BMW 320D xDrive Touring - James Disdale

Soon after arrival at Beckford in a neat-looking BMW estate, Disdale began to take criticism for being “the guy who’d brought the pool car”. Of our seven choices, his was the cheapest and most common. But that, he robustly argued, didn’t prevent his choice from being both apt and impressive.

“It’s one of those rare cars that strikes you as being all the car you’ll ever need,” he said, citing his own situation as a married man with a young family. “They used to call the Merc S-Class the best car in the world, but given the progress of technology and quality, and taking into account its more sensible size, I’d say that accolade now belongs to the BMW 3 Series.”

Why a 320d? Because it’s torquey, decently quick and sensationally economical. The top-end performance of the pricier 330d that Disdale could have chosen would rarely be utilised. Why an estate? Because it’s as good as a similar-sized SUV without the economy-sapping frontal area. Why an xDrive? Because it often rains in Blighty, and sometimes snows.

In the end, it was Disdale’s sheer enthusiasm for this very available model that sold it to the rest of us. “We all love cars,” he declared, “but mostly we can’t have McLarens. In a 320d, you’ll still want to take the long way home.”

Tesla Model 3 - Steve Cropley

On a first drive earlier this year, I was deeply impressed with the Tesla Model 3, and not just because of the usual electric car stuff – refinement and acceleration. It was a major shock to see how well the company had kicked on from its bigger, less advanced, much more expensive Models S and X to produce a car whose entry level (after £3500 of UK government aid) started at only £38,500 – not far above well-praised Japanese and Korean battery-electric vehicles with less performance and shorter ranges.

Throw in the existence of Long Range (350 miles) and Performance (0-60mph in 3.2 sec) models and you had a simple but comprehensive model line-up. My own mini comparison of a single-motor Model 3 Standard against a Jaguar XE earlier this year showed that the quality and finish of materials were now acceptable. I yearned to drive one of the twin-motor four-wheel-drive Model 3s – and this came to pass on the Beckford run. My 280-mile three-legged trip to Wiltshire from London via Coventry was easy. The Long Range proved that it will do a reliable 300 miles, even in winter.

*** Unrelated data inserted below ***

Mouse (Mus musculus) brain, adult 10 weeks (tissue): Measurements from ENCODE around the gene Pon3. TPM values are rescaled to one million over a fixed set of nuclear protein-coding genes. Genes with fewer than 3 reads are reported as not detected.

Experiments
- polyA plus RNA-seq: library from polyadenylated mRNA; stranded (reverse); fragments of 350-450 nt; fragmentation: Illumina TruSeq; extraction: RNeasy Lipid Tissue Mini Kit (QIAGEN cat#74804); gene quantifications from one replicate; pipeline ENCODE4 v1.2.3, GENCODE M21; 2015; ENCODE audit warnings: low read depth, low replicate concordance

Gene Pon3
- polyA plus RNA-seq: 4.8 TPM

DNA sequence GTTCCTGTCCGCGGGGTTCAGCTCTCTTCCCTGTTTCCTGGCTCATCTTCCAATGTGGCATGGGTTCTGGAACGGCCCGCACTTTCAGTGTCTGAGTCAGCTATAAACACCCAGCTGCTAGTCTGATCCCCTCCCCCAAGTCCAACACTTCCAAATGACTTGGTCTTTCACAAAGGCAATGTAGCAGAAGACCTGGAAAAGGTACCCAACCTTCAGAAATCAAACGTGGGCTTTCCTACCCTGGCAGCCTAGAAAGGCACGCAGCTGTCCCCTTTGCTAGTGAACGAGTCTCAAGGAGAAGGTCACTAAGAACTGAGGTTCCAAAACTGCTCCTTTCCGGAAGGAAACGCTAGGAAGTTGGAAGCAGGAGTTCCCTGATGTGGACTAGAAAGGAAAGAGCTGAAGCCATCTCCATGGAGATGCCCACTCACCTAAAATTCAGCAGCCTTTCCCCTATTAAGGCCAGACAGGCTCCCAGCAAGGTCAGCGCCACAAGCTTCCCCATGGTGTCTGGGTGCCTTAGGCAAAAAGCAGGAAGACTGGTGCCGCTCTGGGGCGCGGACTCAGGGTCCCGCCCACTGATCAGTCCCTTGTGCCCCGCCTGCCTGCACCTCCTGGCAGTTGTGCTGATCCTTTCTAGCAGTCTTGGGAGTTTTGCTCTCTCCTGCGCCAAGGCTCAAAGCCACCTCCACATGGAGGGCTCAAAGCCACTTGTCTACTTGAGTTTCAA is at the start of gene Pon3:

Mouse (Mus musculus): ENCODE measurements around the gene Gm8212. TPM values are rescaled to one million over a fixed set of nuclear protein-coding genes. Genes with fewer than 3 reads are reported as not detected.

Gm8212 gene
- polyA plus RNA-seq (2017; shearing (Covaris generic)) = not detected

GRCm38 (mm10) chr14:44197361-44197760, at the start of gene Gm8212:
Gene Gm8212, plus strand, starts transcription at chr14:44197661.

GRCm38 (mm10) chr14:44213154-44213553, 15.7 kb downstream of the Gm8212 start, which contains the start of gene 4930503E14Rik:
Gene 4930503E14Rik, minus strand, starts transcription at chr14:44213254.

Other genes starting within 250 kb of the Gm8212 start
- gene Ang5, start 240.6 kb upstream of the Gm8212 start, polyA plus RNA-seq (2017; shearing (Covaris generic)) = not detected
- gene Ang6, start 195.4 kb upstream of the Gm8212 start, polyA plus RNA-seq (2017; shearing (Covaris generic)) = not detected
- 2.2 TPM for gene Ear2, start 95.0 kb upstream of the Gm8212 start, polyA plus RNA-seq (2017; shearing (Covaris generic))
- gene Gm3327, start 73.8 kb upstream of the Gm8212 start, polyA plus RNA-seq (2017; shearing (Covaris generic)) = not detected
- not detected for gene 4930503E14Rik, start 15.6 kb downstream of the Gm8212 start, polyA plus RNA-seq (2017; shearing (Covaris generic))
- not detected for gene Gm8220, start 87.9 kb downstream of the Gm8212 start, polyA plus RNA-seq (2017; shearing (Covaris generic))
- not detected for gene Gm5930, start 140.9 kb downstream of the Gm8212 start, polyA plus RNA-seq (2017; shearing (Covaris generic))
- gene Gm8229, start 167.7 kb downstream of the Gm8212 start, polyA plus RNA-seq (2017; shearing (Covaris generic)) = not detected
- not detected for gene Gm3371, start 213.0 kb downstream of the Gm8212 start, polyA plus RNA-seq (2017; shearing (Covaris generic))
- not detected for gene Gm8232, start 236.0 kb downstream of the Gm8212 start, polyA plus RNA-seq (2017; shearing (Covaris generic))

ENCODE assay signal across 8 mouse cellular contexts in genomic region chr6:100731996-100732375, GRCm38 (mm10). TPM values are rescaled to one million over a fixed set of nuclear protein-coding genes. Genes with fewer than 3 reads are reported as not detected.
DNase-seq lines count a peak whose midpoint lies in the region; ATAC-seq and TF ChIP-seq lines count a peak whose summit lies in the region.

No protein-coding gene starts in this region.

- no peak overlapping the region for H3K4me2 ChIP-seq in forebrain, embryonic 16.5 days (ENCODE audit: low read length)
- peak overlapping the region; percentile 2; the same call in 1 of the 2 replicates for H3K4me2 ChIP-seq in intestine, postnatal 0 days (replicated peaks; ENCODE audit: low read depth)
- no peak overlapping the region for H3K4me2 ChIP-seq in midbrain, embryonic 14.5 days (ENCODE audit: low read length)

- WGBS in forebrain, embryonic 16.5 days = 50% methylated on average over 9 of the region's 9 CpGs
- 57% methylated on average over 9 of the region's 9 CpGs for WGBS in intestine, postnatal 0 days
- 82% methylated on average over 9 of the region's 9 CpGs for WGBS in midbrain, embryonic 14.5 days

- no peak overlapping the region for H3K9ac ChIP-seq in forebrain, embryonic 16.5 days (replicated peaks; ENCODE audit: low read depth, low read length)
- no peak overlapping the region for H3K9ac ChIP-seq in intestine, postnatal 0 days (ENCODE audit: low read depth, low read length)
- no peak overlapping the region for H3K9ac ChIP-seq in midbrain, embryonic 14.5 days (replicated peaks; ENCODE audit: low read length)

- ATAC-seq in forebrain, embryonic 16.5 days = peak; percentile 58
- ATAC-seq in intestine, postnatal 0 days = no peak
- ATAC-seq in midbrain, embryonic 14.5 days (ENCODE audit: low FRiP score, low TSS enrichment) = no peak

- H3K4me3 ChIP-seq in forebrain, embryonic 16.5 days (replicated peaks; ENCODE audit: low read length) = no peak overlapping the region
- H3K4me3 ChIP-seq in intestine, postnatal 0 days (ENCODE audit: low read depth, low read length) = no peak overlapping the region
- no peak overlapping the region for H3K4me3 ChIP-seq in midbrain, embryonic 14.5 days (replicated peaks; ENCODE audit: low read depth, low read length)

But there was more to my appreciation of this car than dynamics. I love Tesla’s screen-based info-switchgear layout. The seats are brilliant, the ride is firm but decent and there’s not much intrusion of road noise into the cabin, given the near silence of the powertrain. Six months ago, I’d have been profoundly surprised. Not now.

McLaren 600LT - Richard Lane

Lane is solidly addicted to supercars and rates the 600LT as one of McLaren’s best, especially on engine note grounds. Which is an achievement: “Ferrari and Lamborghini have had many decades of tuning exhausts – they’ve shown it’s an art form – but the 600LT is McLaren’s best yet and the Spider body, with that little roll-down rear window, lets you appreciate it best.”

Engine “music”, said Lane, is starting to match McLaren’s other, more generally agreed areas of excellence: the driving position, visibility, steering and layout of major controls. Other somewhat crustier members of Autocar’s road test fraternity were a shade sceptical of Lane’s emphasis on noise, but everyone concurred the 600LT takes McLaren to a place, dynamically, above more mainstream relatives.

Our table agreed there’s more ‘daylight’ between a 600LT and a 570S (about £40,000 cheaper) than a Ferrari 488 and a rarer, pricier Pista. This, stated Frankel – possessor, arguably, of the loudest voice – is the real argument in favour of the 600LT. If you want a wonderful noise, buy a Lamborghini Huracán, he said. That car emits a noise “so fabulous, you want it played at your funeral”!

Our most eagerly awaited cars in 2020

Volkswagen ID 3 - James Disdale

 A rear-engined VW designed to mobilise the masses as efficiently as possible? We’ve been here before. But there’s every reason to believe this innovative electric hatch could prove just as significant as the Beetle turned out to be. 

Audi RS6 Avant - Simon Davis

Early reports suggest this new RS6 has been injected with some of the much-needed panache and engagement recent Audi Sport models have lacked. That it also looks the bee’s knees, and retains a V8 engine, is encouraging, too. 

Porsche Taycan - Matt Saunders

 The electric car is set to take a huge leap next year. I haven’t driven a Taycan, which should be a pretty memorable occasion – but I wonder if introducing the VW ID 3 to its rivals might be even more important. Watch this space. 

BMW M2 CS - Richard Lane

Come on, this is obvious. The M2 was very good and the M2 Competition sensational, with its muscle-car character and dynamic precision. The lighter CS should be better still, and you’ll even be able to have a manual ’box. Heaven.